And the result is near magic (though some may disagree). Welles' landmark use of cacophonous, overlapping sound (particularly in the picture's brilliant opening shot), his uninterrupted takes (especially in the apartment interrogation scene), his eerie, out-of-balance lighting, expressionistic black and white cinematography, shadows and angles are all here in breathtaking display. Nearly every character and scene acquire a tone sleazier and more ominous than in previous versions, and the film's portent of doom is deeply felt. And, Welles' Quinlan is surprisingly likable--in many ways more than Heston's virtuous Mexican. Heightened in his scenes with the sublime Marlene Dietrich, there's something sympathetic about Quinlan's mumbling menace. We care about him.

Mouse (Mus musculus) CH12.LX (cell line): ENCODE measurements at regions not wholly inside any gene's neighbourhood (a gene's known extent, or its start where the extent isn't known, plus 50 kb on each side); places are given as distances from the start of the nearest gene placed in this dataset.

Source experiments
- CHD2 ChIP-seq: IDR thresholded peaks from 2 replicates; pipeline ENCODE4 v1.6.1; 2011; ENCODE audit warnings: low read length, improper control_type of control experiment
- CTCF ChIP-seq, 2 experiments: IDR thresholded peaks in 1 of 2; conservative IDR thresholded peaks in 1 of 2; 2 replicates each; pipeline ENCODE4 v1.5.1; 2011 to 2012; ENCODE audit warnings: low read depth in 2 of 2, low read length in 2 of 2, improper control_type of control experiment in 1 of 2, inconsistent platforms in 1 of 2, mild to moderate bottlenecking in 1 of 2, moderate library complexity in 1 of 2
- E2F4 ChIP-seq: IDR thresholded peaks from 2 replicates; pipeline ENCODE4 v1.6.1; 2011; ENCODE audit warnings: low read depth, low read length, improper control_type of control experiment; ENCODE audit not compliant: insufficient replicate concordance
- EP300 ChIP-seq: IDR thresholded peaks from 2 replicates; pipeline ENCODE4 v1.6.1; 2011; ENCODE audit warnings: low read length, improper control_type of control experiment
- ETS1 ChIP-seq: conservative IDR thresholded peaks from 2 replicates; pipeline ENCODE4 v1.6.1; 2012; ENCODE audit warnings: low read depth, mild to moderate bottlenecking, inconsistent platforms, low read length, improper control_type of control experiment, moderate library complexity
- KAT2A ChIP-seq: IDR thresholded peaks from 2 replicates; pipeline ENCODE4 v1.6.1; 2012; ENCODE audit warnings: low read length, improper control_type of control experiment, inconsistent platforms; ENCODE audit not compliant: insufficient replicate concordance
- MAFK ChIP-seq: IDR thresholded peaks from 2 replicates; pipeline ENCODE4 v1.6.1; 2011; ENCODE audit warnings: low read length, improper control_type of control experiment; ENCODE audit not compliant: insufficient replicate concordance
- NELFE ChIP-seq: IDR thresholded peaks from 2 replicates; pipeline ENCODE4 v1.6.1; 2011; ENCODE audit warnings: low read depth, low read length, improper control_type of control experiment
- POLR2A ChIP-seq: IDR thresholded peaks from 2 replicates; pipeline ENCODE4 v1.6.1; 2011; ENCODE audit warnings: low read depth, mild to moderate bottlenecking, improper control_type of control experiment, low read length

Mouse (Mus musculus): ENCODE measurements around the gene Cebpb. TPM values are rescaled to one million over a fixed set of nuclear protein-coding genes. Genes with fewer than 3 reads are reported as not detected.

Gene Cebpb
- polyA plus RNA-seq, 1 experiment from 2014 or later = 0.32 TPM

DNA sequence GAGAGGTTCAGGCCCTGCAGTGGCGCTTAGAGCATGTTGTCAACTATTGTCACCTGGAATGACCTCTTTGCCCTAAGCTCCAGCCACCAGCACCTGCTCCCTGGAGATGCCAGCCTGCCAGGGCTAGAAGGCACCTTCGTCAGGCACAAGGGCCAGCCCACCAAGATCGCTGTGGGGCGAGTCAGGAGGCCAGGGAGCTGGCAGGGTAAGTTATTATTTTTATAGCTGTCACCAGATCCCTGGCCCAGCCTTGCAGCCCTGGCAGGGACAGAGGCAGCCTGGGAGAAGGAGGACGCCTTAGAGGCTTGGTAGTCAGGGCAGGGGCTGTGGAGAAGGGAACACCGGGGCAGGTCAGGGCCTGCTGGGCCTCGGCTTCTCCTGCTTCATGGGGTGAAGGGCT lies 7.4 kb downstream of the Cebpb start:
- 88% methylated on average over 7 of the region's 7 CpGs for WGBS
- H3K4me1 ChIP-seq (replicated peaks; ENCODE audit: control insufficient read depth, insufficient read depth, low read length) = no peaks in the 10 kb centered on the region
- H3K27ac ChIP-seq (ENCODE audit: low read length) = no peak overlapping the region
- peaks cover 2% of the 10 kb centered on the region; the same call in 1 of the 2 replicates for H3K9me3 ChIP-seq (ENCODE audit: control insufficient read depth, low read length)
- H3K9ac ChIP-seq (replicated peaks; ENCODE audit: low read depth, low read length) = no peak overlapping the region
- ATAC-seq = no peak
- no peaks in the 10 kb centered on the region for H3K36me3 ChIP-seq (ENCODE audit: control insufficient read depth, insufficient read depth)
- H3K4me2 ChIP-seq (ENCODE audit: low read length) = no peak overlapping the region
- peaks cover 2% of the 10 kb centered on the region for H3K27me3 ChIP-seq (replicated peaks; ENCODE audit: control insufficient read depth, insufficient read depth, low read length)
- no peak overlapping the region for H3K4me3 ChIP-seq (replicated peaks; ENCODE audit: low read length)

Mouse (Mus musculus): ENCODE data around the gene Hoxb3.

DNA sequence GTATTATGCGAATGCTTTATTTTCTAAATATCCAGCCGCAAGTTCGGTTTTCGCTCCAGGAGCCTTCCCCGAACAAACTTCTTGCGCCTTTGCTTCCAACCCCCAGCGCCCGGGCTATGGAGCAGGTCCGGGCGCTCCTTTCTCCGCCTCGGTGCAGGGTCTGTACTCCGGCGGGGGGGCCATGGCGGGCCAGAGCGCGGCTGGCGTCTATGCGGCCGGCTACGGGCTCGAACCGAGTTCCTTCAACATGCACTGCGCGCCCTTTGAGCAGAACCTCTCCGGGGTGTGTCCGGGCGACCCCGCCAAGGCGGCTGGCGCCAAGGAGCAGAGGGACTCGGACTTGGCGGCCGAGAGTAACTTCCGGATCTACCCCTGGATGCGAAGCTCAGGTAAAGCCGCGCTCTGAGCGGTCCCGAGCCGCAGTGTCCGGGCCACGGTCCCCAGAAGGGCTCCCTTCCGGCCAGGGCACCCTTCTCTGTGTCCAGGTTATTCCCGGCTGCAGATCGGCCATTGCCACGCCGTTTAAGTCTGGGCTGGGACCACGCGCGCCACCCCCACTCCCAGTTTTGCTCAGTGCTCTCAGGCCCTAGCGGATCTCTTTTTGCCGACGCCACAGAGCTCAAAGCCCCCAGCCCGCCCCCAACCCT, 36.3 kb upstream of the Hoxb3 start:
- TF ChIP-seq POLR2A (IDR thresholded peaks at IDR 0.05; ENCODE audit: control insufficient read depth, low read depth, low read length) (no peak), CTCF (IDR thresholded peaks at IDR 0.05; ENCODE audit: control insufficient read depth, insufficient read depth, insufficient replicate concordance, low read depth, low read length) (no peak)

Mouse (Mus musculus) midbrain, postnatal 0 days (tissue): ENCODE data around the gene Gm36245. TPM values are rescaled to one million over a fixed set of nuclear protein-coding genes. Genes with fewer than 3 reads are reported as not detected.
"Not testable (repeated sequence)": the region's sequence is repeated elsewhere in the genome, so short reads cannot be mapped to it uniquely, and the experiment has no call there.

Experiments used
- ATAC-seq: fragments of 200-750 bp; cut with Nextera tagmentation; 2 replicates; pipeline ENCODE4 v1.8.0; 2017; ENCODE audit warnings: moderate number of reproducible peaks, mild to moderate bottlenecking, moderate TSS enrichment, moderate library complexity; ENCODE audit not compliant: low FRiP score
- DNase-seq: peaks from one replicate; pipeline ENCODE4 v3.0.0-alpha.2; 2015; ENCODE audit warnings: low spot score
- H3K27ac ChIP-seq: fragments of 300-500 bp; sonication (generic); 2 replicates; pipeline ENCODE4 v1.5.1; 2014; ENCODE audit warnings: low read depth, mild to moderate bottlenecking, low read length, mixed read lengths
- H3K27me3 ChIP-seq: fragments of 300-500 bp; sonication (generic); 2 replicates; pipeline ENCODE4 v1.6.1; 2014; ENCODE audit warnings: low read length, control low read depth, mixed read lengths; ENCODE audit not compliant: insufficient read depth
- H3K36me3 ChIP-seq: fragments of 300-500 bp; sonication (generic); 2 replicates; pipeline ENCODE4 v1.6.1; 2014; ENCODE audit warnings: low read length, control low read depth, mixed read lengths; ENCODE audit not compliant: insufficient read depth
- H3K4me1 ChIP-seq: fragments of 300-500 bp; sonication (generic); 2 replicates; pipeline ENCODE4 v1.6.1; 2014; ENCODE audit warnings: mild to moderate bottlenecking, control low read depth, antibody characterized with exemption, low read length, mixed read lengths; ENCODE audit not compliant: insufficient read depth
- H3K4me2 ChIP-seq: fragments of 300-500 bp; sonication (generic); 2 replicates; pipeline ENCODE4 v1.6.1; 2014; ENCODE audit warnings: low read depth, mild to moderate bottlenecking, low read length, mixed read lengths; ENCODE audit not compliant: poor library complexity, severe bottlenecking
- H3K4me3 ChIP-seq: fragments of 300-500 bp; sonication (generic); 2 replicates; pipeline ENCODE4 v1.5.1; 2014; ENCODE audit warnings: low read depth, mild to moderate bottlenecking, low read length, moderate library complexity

And by extension (and for anyone who loves cinema) we also care about Welles, making Touch of Evil especially meaningful. We're happy that Touch of Evil is the masterwork he wished for, giving one of cinema's most influential and important auteurs, finally (finally) his "final cut." I'm happy Janet Leigh lived long enough to see it.